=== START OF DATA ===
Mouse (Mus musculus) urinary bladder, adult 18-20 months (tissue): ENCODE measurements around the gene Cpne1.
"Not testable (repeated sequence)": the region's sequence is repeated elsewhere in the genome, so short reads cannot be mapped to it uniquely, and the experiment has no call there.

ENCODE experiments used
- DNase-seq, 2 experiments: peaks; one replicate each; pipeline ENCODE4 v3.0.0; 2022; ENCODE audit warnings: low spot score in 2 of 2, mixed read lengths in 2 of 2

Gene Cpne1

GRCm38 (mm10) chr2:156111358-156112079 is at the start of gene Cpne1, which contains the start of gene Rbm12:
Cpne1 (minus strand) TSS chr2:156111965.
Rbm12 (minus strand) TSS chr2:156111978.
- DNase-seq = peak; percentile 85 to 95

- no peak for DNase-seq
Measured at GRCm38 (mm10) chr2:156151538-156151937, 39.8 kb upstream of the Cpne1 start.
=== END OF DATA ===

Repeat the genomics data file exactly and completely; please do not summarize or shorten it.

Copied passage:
Mouse (Mus musculus) urinary bladder, adult 18-20 months (tissue): ENCODE measurements around the gene Cpne1.
"Not testable (repeated sequence)": the region's sequence is repeated elsewhere in the genome, so short reads cannot be mapped to it uniquely, and the experiment has no call there.

ENCODE experiments used
- DNase-seq, 2 experiments: peaks; one replicate each; pipeline ENCODE4 v3.0.0; 2022; ENCODE audit warnings: low spot score in 2 of 2, mixed read lengths in 2 of 2

Gene Cpne1

GRCm38 (mm10) chr2:156111358-156112079 is at the start of gene Cpne1, which contains the start of gene Rbm12:
Cpne1 (minus strand) TSS chr2:156111965.
Rbm12 (minus strand) TSS chr2:156111978.
- DNase-seq = peak; percentile 85 to 95

- no peak for DNase-seq
Measured at GRCm38 (mm10) chr2:156151538-156151937, 39.8 kb upstream of the Cpne1 start.